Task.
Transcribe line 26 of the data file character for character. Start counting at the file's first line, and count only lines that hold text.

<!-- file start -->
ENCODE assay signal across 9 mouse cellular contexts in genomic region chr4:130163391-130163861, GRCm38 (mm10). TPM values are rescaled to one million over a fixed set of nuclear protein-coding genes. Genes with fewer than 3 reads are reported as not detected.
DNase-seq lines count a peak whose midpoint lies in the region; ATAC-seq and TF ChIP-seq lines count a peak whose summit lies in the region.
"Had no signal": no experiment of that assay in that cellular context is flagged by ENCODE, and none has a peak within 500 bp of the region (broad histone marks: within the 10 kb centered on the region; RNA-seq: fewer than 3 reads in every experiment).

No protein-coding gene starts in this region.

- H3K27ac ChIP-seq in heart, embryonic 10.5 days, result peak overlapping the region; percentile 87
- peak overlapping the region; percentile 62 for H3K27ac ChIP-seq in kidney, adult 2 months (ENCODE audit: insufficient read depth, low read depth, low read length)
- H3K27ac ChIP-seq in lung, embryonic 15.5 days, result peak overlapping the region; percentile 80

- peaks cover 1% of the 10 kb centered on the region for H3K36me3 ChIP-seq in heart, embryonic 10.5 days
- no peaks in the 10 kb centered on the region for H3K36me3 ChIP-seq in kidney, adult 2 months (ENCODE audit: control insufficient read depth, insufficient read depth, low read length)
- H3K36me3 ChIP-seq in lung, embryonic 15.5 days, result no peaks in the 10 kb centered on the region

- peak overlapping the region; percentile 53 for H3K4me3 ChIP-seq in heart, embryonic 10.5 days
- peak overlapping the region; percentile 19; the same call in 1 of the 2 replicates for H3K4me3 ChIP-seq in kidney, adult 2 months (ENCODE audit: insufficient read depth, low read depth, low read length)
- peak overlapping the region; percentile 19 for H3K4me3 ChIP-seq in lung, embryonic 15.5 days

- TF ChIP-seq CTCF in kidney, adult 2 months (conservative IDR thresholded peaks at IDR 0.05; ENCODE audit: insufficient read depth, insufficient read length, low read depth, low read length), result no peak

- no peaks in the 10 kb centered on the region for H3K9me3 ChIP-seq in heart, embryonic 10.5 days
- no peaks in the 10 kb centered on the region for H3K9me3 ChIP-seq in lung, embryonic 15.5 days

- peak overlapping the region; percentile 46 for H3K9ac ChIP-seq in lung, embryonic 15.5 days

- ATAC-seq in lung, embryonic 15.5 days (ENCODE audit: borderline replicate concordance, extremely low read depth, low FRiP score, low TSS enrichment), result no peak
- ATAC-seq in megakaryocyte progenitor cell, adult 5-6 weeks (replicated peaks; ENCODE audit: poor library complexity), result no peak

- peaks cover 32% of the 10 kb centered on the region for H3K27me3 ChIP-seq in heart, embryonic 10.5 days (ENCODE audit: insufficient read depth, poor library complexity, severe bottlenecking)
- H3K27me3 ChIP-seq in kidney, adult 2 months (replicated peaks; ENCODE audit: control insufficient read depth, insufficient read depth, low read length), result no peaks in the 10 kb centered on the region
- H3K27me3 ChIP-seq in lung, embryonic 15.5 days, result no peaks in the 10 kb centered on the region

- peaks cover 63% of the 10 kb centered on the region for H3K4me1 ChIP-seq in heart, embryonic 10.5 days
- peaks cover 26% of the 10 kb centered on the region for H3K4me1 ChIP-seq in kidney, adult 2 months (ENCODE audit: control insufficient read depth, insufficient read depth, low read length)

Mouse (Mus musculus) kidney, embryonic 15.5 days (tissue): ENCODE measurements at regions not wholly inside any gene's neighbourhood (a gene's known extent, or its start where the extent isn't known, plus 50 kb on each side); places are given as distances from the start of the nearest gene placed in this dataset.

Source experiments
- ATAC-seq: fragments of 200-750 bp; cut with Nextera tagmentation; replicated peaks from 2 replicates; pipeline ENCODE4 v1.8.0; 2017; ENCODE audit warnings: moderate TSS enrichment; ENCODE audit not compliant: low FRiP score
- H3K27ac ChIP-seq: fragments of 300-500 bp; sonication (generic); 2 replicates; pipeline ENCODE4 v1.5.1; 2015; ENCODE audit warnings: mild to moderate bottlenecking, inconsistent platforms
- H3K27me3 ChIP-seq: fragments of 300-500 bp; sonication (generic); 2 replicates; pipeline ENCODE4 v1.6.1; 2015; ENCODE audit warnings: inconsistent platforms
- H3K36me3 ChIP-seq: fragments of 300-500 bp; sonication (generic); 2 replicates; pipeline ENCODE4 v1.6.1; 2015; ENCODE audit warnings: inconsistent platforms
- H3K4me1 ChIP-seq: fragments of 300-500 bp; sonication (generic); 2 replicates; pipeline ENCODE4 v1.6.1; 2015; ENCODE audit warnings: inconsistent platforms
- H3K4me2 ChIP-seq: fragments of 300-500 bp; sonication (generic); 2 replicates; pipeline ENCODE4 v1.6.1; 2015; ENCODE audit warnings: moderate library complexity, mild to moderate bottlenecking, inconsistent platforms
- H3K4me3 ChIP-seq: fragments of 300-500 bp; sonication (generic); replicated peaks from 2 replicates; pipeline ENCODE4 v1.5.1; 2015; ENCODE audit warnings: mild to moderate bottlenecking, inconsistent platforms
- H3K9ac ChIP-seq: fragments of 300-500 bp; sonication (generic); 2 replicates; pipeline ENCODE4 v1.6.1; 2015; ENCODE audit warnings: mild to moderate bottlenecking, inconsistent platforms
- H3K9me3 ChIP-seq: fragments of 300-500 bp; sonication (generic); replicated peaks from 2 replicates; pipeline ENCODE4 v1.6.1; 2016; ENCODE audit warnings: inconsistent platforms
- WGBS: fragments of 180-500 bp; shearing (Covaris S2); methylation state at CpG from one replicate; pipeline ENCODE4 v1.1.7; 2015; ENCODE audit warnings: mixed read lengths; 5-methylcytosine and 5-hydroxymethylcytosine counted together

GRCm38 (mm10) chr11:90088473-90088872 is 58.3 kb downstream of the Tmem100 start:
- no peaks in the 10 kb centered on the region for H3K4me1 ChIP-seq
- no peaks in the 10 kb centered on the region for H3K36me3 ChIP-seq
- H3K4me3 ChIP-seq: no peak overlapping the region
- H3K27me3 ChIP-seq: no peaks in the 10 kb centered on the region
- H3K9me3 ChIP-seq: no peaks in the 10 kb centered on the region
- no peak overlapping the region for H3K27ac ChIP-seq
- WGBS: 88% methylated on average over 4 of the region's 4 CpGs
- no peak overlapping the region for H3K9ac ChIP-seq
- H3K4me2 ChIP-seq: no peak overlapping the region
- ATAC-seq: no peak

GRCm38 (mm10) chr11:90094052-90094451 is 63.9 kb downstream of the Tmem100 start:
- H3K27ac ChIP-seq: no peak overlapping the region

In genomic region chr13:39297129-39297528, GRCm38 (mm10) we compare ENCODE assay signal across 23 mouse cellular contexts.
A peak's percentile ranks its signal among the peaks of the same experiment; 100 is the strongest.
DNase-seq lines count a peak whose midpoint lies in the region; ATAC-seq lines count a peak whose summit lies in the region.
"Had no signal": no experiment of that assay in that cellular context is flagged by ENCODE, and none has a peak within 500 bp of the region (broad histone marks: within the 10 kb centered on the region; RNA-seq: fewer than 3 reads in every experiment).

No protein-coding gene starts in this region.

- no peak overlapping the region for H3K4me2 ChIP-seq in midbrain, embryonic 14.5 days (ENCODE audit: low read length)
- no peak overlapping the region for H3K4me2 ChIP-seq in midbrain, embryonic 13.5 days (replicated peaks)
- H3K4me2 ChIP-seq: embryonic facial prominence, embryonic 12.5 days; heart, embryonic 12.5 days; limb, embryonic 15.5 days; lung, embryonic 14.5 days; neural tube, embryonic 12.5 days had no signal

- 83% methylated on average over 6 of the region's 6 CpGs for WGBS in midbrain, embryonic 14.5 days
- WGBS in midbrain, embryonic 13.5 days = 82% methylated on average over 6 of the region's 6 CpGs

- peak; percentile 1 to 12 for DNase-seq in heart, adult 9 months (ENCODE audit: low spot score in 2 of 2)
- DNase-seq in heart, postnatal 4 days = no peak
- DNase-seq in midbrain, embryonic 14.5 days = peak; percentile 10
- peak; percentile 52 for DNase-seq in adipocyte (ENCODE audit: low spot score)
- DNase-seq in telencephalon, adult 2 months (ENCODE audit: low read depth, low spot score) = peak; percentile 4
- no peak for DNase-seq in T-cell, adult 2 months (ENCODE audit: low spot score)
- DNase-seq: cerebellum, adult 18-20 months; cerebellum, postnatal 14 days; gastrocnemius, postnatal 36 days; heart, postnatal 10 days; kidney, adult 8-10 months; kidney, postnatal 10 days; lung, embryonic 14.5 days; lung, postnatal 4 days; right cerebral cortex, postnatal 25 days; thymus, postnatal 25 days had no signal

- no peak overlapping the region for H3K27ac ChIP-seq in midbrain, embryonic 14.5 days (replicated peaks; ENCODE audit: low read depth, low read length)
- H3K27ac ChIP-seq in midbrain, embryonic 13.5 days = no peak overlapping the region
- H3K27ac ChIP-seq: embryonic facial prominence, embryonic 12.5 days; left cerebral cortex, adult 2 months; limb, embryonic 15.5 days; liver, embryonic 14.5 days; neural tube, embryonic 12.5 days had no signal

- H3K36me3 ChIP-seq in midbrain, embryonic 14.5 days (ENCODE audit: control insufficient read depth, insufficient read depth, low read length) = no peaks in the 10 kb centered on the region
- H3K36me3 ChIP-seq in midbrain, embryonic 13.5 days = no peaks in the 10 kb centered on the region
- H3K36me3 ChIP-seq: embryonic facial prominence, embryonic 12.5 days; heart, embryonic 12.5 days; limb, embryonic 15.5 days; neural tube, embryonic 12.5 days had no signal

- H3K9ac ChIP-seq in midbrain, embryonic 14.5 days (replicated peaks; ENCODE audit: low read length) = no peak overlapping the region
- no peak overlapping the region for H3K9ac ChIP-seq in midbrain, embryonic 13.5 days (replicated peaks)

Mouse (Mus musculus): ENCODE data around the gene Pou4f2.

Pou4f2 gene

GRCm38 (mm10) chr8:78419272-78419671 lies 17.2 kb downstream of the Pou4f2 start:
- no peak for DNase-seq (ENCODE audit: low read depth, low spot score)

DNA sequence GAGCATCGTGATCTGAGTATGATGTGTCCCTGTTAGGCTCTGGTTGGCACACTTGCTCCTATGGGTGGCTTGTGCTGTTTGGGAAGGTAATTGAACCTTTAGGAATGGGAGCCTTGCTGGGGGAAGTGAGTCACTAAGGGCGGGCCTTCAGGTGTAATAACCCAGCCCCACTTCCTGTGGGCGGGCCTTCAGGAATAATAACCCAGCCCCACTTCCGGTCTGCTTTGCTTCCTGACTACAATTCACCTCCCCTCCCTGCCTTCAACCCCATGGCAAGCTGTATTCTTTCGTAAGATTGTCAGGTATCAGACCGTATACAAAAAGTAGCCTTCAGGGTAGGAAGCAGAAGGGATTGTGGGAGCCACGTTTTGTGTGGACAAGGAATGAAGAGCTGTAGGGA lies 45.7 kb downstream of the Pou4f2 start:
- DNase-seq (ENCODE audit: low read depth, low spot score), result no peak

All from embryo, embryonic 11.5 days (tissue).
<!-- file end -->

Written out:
Source experiments